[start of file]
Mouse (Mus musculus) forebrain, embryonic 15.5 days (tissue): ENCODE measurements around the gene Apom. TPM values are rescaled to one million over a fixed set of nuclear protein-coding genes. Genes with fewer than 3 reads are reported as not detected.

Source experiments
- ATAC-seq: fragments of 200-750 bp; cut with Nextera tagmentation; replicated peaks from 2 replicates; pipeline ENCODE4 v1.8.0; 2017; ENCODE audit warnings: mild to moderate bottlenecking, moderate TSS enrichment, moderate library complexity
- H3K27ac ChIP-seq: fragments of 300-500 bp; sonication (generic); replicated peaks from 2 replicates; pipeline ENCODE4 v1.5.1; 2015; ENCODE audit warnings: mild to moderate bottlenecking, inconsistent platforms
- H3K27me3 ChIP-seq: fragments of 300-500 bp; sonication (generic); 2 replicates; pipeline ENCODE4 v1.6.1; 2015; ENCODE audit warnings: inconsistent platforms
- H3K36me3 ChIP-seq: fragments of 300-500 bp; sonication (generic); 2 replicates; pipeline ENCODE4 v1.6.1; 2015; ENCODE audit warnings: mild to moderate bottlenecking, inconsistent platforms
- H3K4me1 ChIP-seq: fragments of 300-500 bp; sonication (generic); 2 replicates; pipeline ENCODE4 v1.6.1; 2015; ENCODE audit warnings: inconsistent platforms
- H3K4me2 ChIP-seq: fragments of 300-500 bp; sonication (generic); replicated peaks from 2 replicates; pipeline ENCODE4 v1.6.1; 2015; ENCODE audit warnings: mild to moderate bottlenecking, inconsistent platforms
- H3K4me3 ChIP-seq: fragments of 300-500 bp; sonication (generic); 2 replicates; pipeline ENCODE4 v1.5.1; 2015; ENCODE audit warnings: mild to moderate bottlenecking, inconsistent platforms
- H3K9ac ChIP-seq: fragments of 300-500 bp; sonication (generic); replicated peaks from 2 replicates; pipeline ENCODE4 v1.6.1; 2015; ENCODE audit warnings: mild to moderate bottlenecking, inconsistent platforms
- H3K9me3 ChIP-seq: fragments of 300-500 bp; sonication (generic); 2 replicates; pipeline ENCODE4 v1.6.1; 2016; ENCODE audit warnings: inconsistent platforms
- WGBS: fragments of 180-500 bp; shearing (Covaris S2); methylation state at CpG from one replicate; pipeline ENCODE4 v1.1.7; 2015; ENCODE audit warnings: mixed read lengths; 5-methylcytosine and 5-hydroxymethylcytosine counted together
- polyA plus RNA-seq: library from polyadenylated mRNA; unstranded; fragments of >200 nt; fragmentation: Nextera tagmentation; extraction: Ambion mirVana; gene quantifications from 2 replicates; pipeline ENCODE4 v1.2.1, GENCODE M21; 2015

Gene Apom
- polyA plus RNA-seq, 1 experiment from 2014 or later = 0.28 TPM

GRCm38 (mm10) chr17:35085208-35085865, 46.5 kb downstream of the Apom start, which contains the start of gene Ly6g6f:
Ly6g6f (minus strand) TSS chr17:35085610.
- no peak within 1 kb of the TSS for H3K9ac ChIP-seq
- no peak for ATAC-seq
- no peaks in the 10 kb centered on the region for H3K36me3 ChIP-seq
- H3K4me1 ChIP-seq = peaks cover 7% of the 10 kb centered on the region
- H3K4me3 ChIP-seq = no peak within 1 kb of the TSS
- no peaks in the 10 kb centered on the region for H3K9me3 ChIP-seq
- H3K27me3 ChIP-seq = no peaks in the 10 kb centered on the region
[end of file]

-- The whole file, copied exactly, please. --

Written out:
Mouse (Mus musculus) forebrain, embryonic 15.5 days (tissue): ENCODE measurements around the gene Apom. TPM values are rescaled to one million over a fixed set of nuclear protein-coding genes. Genes with fewer than 3 reads are reported as not detected.

Source experiments
- ATAC-seq: fragments of 200-750 bp; cut with Nextera tagmentation; replicated peaks from 2 replicates; pipeline ENCODE4 v1.8.0; 2017; ENCODE audit warnings: mild to moderate bottlenecking, moderate TSS enrichment, moderate library complexity
- H3K27ac ChIP-seq: fragments of 300-500 bp; sonication (generic); replicated peaks from 2 replicates; pipeline ENCODE4 v1.5.1; 2015; ENCODE audit warnings: mild to moderate bottlenecking, inconsistent platforms
- H3K27me3 ChIP-seq: fragments of 300-500 bp; sonication (generic); 2 replicates; pipeline ENCODE4 v1.6.1; 2015; ENCODE audit warnings: inconsistent platforms
- H3K36me3 ChIP-seq: fragments of 300-500 bp; sonication (generic); 2 replicates; pipeline ENCODE4 v1.6.1; 2015; ENCODE audit warnings: mild to moderate bottlenecking, inconsistent platforms
- H3K4me1 ChIP-seq: fragments of 300-500 bp; sonication (generic); 2 replicates; pipeline ENCODE4 v1.6.1; 2015; ENCODE audit warnings: inconsistent platforms
- H3K4me2 ChIP-seq: fragments of 300-500 bp; sonication (generic); replicated peaks from 2 replicates; pipeline ENCODE4 v1.6.1; 2015; ENCODE audit warnings: mild to moderate bottlenecking, inconsistent platforms
- H3K4me3 ChIP-seq: fragments of 300-500 bp; sonication (generic); 2 replicates; pipeline ENCODE4 v1.5.1; 2015; ENCODE audit warnings: mild to moderate bottlenecking, inconsistent platforms
- H3K9ac ChIP-seq: fragments of 300-500 bp; sonication (generic); replicated peaks from 2 replicates; pipeline ENCODE4 v1.6.1; 2015; ENCODE audit warnings: mild to moderate bottlenecking, inconsistent platforms
- H3K9me3 ChIP-seq: fragments of 300-500 bp; sonication (generic); 2 replicates; pipeline ENCODE4 v1.6.1; 2016; ENCODE audit warnings: inconsistent platforms
- WGBS: fragments of 180-500 bp; shearing (Covaris S2); methylation state at CpG from one replicate; pipeline ENCODE4 v1.1.7; 2015; ENCODE audit warnings: mixed read lengths; 5-methylcytosine and 5-hydroxymethylcytosine counted together
- polyA plus RNA-seq: library from polyadenylated mRNA; unstranded; fragments of >200 nt; fragmentation: Nextera tagmentation; extraction: Ambion mirVana; gene quantifications from 2 replicates; pipeline ENCODE4 v1.2.1, GENCODE M21; 2015

Gene Apom
- polyA plus RNA-seq, 1 experiment from 2014 or later = 0.28 TPM

GRCm38 (mm10) chr17:35085208-35085865, 46.5 kb downstream of the Apom start, which contains the start of gene Ly6g6f:
Ly6g6f (minus strand) TSS chr17:35085610.
- no peak within 1 kb of the TSS for H3K9ac ChIP-seq
- no peak for ATAC-seq
- no peaks in the 10 kb centered on the region for H3K36me3 ChIP-seq
- H3K4me1 ChIP-seq = peaks cover 7% of the 10 kb centered on the region
- H3K4me3 ChIP-seq = no peak within 1 kb of the TSS
- no peaks in the 10 kb centered on the region for H3K9me3 ChIP-seq
- H3K27me3 ChIP-seq = no peaks in the 10 kb centered on the region